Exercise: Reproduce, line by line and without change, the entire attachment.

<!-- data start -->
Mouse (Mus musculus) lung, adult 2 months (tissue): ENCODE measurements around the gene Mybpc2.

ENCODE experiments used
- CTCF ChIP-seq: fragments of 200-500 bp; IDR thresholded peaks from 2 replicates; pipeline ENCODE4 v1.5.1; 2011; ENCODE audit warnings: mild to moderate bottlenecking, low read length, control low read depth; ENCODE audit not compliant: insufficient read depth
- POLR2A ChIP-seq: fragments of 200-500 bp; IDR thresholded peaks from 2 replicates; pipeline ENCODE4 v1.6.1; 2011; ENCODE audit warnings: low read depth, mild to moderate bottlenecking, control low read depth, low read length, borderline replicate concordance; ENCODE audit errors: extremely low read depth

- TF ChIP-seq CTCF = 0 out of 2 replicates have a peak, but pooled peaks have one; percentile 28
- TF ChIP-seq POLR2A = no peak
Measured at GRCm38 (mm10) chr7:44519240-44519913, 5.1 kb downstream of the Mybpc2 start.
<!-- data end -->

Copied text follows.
Mouse (Mus musculus) lung, adult 2 months (tissue): ENCODE measurements around the gene Mybpc2.

ENCODE experiments used
- CTCF ChIP-seq: fragments of 200-500 bp; IDR thresholded peaks from 2 replicates; pipeline ENCODE4 v1.5.1; 2011; ENCODE audit warnings: mild to moderate bottlenecking, low read length, control low read depth; ENCODE audit not compliant: insufficient read depth
- POLR2A ChIP-seq: fragments of 200-500 bp; IDR thresholded peaks from 2 replicates; pipeline ENCODE4 v1.6.1; 2011; ENCODE audit warnings: low read depth, mild to moderate bottlenecking, control low read depth, low read length, borderline replicate concordance; ENCODE audit errors: extremely low read depth

- TF ChIP-seq CTCF = 0 out of 2 replicates have a peak, but pooled peaks have one; percentile 28
- TF ChIP-seq POLR2A = no peak
Measured at GRCm38 (mm10) chr7:44519240-44519913, 5.1 kb downstream of the Mybpc2 start.